Wednesday, May 18, 2022

Malaysia can’t afford corporate tax cut right now, says Zafrul

The finance minister says this will only be possible once the country broadens its tax base and maintains a stronger-than-average growth trajectory.

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Malaysia can’t afford a cut in corporate tax, which is currently at 24%, unless the country’s tax base is broadened and the country maintains a stronger-than-average growth trajectory, Finance Minister Tengku Zafrul Aziz says.

“If you look at the corporate income tax, it does represent a big chunk of the federal government’s revenue of approximately 32.8% including petroleum income tax, and given the widening fiscal deficit which is expected to be around 6.5% this year due to the pandemic.

“(Hence) Malaysia, I believe, is not in the position at this stage to afford a tax rate cut as one of the problems has been in our narrow tax base.

“Until we can broaden our tax base and maintain a stronger-than-average growth trajectory – then we can consider a cut in corporate tax rate,” he said in an interview with Singapore’s Straits Times titled “Beyond the Pandemic: Malaysia’s Way Forward”.

However, given that the global trend is favouring lower corporate tax, Malaysia in the future might need to at some point review its corporate structure to realign with the broader economic growth in the medium term, he said when asked if Malaysia would consider cutting its corporate tax to 15% over the next three to five years.

Malaysia’s corporate tax is among the highest in Asean. Singapore has the lowest at 17%, while Vietnam, Thailand and Cambodia are at 20% and Indonesia at 22%.

“Having said that, lower corporate tax is not the only component to attract foreign direct investments (FDIs),” Zafrul said.

“There are other key factors such as good infrastructure, human resources, and clear regulations.”

In a recently released pre-budget statement, the finance ministry said that the government was considering measures to increase tax revenue through increased tax compliance and to address the issue of revenue leakage, especially involving the smuggling of high-duty goods estimated at RM5 billion per annum.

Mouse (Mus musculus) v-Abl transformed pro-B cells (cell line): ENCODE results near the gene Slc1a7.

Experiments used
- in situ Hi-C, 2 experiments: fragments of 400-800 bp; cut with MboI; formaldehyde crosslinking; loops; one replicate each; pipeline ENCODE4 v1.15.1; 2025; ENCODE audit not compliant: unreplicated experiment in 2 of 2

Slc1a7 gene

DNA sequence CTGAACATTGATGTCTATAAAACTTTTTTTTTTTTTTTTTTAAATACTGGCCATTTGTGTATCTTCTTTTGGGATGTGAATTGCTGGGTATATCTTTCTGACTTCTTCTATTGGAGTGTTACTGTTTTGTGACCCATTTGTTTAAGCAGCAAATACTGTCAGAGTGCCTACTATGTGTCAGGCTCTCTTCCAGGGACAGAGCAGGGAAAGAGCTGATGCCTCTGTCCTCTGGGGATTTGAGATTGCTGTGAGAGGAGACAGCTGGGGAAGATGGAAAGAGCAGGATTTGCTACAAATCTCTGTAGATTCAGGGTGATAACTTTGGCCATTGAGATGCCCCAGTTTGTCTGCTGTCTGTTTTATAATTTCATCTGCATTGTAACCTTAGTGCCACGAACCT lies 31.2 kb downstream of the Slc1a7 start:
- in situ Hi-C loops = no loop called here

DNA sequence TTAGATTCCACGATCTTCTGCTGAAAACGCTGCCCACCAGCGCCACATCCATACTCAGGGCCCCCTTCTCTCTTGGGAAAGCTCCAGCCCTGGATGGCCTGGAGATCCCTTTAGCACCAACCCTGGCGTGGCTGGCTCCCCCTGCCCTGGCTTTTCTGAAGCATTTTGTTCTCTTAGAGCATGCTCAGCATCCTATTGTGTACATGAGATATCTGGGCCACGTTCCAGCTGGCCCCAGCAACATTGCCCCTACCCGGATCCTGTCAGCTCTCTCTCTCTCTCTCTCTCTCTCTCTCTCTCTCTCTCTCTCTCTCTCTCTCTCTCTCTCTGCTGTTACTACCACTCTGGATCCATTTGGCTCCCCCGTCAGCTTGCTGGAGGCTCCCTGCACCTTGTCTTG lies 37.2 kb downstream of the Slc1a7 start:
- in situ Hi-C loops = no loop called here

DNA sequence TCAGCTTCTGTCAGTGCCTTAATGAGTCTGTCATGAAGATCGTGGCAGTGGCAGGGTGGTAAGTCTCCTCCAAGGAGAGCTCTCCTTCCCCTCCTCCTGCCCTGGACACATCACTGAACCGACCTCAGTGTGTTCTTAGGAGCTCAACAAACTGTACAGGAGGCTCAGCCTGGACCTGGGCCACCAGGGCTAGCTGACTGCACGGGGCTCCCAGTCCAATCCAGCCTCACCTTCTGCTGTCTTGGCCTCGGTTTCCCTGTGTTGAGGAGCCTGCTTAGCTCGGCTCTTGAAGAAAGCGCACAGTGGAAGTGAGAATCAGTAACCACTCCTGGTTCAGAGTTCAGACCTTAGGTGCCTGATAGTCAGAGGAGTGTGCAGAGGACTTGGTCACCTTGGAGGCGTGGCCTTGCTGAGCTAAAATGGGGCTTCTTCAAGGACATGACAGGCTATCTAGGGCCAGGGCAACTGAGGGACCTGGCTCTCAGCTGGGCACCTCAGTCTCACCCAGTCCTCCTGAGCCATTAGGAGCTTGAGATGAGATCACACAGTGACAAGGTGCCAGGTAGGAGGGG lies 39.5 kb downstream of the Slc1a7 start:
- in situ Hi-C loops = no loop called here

In the pre-budget statement, the ministry said among the recommendations in the study was the implementation of a special voluntary disclosure programme for indirect taxes administered by the customs department.

It also said the government was aware that a conducive investment environment, whether for foreign or domestic investments, encompasses many aspects including economic and political stability, consistent and transparent policies, an efficient labour market and level of infrastructure facilities, a sound government structure, strong legal framework and decent quality of life in Malaysia.

“Fiscal incentives, including taxes, are one of the many factors that can attract investment. They can play an important role as a strategic policy tool in order to drive investments in Malaysia.”

As for addressing the high revenue leakage, the ministry in the 17-page document said the multi-agency working group, chaired by the ministry to formulate strategies to curb smuggling activities, had been further strengthened by the participation of the Malaysian Anti-Corruption Commission and the National Financial Crime Prevention Centre.

On investor confidence and FDIs, Zafrul said these had been severely affected due to the Covid-19 pandemic and to some extent the domestic political situation.

“But despite all this, we have recorded a much better investment inflow, especially when it comes to FDIs in the first half of 2021 as compared to the first half of 2020.

“So if you look at our vaccination rate and as more economic sectors open up, we are expecting improved investment outlook generally.”

He said Malaysia remains a preferred investment destination due to its well developed investment ecosystem.

“What is equally important is the direct domestic investment (DDI), which we continue to emphasise,” he added.

On other developments, he said the government would not tap the national reserves to fund the upcoming budget.

Asked if Malaysia would allow a bigger role for the private sector for infrastructure financing, he said it was the right time to revive more public-private sector partnerships, citing the 5G infrastructure project.

“Other infrastructure projects that may require private sector participation will be the railway projects that were recently announced.”

On political stability, he said the Malaysian Family concept introduced by Prime Minister Ismail Sabri Yaakob was focused on continuity and particularly on the challenges of Covid-19.

“Political leaders must strive for political stability. As we know, political turbulence is too costly for our economy and impacts investor confidence in the short, medium and long term.

“More importantly, we must also regain the confidence of Malaysians in the government’s exit strategy. We must work together as the Malaysian Family,” he said.

He said he was optimistic that together with politicians from the opposition, the nation’s recovery would be supported and a more resilient and sustainable future built for all.

“For us at the finance ministry, just like Budget 2021, we will strive to consult with as many parties as possible in preparing for Budget 2022. In fact, we’ve started the stakeholder engagement.

“We will look at how to get feedback which we can include in our recovery resilient reformed budget.

“I’m optimistic that a safe passage for Budget 2022 will be created and the government given ample space and support to navigate this tough terrain in the short to medium term, accommodating economic recovery,” he said.

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